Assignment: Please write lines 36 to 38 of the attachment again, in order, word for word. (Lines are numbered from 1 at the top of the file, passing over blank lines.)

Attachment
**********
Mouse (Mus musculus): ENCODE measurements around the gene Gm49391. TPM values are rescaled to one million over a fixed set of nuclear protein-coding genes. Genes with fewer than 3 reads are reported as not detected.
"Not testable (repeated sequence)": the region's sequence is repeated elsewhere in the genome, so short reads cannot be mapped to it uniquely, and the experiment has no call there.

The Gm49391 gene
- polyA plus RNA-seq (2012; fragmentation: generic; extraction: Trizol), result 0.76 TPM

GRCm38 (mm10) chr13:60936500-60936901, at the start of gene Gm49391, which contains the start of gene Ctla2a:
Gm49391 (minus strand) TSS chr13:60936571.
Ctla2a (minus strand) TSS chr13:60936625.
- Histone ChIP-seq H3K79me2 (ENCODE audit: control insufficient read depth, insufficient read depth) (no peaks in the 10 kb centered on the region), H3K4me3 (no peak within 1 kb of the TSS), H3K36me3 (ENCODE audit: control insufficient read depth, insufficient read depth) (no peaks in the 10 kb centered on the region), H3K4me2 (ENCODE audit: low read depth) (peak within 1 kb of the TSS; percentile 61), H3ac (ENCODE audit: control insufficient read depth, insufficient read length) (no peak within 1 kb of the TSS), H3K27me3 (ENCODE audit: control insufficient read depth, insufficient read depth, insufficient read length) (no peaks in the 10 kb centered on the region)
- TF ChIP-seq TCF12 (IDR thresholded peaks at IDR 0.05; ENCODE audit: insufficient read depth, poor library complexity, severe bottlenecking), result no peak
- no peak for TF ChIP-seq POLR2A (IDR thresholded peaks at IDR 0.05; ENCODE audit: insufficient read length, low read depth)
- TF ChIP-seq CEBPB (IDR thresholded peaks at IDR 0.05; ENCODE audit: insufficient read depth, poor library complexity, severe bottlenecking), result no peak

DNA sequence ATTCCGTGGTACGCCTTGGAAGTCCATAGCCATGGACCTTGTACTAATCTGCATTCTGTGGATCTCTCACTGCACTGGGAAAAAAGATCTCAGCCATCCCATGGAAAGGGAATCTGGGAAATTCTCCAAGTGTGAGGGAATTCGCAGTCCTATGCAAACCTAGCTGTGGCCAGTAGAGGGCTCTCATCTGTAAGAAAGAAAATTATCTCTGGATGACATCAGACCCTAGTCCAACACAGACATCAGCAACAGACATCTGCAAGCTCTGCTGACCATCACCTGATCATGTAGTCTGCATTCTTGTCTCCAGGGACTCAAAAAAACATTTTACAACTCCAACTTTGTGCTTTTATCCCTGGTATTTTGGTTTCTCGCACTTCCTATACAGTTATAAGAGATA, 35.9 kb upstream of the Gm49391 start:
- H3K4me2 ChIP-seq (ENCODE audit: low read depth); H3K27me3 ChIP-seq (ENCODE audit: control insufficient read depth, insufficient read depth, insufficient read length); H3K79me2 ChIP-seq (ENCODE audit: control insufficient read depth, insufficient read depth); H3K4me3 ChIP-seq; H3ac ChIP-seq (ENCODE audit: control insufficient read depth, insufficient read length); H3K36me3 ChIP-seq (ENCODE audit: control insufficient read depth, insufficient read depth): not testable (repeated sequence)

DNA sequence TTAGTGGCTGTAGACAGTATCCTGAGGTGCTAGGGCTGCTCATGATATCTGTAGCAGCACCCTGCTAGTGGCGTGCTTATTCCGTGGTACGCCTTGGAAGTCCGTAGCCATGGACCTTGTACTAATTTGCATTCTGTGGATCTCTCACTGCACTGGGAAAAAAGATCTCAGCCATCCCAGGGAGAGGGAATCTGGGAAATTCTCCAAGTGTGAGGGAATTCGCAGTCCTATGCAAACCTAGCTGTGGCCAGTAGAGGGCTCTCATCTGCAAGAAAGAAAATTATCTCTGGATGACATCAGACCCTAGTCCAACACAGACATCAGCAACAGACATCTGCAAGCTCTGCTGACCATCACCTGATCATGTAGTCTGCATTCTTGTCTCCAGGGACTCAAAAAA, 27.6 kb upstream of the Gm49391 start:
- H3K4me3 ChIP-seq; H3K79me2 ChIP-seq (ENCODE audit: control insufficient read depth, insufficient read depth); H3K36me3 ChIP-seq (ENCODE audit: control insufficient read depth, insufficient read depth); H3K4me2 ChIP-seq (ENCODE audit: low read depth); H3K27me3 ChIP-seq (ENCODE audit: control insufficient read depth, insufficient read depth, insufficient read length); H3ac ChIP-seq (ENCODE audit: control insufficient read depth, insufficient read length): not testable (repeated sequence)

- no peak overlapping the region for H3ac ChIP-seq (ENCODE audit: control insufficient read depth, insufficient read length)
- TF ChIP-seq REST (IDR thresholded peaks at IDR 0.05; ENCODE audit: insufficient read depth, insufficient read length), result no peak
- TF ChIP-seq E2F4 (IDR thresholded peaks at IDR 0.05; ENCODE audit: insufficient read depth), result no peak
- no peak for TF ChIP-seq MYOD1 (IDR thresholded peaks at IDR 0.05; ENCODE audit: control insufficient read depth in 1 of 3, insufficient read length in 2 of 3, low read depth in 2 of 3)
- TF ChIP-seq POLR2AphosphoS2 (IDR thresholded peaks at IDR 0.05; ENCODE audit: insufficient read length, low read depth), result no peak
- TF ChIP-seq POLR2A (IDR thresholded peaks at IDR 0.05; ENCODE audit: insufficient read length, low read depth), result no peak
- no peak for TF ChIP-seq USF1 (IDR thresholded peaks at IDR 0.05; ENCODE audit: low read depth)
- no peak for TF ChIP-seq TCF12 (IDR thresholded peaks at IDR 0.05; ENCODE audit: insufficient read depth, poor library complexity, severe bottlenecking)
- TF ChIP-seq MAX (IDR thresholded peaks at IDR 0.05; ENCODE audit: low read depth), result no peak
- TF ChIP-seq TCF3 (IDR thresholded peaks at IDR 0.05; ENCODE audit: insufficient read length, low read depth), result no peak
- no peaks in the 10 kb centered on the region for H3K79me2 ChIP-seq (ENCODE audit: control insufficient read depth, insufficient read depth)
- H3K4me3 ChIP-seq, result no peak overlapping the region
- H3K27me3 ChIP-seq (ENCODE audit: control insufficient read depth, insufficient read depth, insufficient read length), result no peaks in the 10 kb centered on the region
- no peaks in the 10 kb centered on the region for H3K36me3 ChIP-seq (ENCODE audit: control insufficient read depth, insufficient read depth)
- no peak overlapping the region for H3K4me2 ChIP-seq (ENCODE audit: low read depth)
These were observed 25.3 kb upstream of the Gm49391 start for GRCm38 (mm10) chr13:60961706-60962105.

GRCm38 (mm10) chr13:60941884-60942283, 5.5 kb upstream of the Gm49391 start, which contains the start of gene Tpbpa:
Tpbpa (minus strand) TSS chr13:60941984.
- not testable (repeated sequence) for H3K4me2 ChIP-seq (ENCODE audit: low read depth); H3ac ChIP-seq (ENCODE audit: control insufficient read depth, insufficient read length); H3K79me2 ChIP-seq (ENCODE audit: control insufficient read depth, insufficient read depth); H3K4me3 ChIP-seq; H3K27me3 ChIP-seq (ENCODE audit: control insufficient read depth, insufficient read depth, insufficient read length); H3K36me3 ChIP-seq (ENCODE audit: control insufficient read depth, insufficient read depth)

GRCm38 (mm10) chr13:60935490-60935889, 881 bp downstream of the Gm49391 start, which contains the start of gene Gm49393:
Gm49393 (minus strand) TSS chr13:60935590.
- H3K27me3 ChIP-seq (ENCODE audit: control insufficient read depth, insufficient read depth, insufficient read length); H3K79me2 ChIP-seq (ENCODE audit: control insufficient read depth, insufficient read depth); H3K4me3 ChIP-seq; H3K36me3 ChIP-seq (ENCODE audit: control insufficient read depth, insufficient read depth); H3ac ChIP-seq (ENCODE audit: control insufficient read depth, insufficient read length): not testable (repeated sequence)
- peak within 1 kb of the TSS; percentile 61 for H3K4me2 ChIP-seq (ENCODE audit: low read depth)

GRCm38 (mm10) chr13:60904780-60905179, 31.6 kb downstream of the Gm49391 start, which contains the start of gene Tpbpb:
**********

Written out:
Gm49393 (minus strand) TSS chr13:60935590.
- H3K27me3 ChIP-seq (ENCODE audit: control insufficient read depth, insufficient read depth, insufficient read length); H3K79me2 ChIP-seq (ENCODE audit: control insufficient read depth, insufficient read depth); H3K4me3 ChIP-seq; H3K36me3 ChIP-seq (ENCODE audit: control insufficient read depth, insufficient read depth); H3ac ChIP-seq (ENCODE audit: control insufficient read depth, insufficient read length): not testable (repeated sequence)
- peak within 1 kb of the TSS; percentile 61 for H3K4me2 ChIP-seq (ENCODE audit: low read depth)